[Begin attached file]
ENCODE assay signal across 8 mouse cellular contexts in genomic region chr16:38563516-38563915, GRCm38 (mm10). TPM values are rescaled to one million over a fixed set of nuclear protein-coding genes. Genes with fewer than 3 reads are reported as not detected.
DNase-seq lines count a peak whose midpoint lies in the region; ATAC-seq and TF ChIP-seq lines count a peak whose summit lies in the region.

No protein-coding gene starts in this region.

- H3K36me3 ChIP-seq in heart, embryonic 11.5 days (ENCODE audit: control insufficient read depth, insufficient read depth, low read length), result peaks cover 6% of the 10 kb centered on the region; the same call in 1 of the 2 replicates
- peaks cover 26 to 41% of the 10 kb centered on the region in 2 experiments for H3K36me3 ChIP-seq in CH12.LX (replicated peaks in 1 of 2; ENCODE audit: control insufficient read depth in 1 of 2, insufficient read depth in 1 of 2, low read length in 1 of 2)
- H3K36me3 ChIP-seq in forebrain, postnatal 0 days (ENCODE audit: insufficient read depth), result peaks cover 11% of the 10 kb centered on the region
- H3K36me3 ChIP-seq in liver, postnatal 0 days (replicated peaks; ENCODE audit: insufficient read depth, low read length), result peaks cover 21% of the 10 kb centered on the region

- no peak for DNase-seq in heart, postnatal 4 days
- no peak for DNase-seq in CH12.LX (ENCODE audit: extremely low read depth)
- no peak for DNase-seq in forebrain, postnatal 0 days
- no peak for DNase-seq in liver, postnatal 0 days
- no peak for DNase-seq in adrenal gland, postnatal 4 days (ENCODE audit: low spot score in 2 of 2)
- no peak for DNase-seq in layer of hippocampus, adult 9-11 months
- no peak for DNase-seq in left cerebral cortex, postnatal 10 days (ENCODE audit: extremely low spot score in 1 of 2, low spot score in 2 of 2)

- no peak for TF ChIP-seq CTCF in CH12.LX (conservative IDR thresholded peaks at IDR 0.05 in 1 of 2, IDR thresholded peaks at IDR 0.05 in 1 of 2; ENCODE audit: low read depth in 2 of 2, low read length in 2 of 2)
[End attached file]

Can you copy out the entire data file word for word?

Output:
ENCODE assay signal across 8 mouse cellular contexts in genomic region chr16:38563516-38563915, GRCm38 (mm10). TPM values are rescaled to one million over a fixed set of nuclear protein-coding genes. Genes with fewer than 3 reads are reported as not detected.
DNase-seq lines count a peak whose midpoint lies in the region; ATAC-seq and TF ChIP-seq lines count a peak whose summit lies in the region.

No protein-coding gene starts in this region.

- H3K36me3 ChIP-seq in heart, embryonic 11.5 days (ENCODE audit: control insufficient read depth, insufficient read depth, low read length), result peaks cover 6% of the 10 kb centered on the region; the same call in 1 of the 2 replicates
- peaks cover 26 to 41% of the 10 kb centered on the region in 2 experiments for H3K36me3 ChIP-seq in CH12.LX (replicated peaks in 1 of 2; ENCODE audit: control insufficient read depth in 1 of 2, insufficient read depth in 1 of 2, low read length in 1 of 2)
- H3K36me3 ChIP-seq in forebrain, postnatal 0 days (ENCODE audit: insufficient read depth), result peaks cover 11% of the 10 kb centered on the region
- H3K36me3 ChIP-seq in liver, postnatal 0 days (replicated peaks; ENCODE audit: insufficient read depth, low read length), result peaks cover 21% of the 10 kb centered on the region

- no peak for DNase-seq in heart, postnatal 4 days
- no peak for DNase-seq in CH12.LX (ENCODE audit: extremely low read depth)
- no peak for DNase-seq in forebrain, postnatal 0 days
- no peak for DNase-seq in liver, postnatal 0 days
- no peak for DNase-seq in adrenal gland, postnatal 4 days (ENCODE audit: low spot score in 2 of 2)
- no peak for DNase-seq in layer of hippocampus, adult 9-11 months
- no peak for DNase-seq in left cerebral cortex, postnatal 10 days (ENCODE audit: extremely low spot score in 1 of 2, low spot score in 2 of 2)

- no peak for TF ChIP-seq CTCF in CH12.LX (conservative IDR thresholded peaks at IDR 0.05 in 1 of 2, IDR thresholded peaks at IDR 0.05 in 1 of 2; ENCODE audit: low read depth in 2 of 2, low read length in 2 of 2)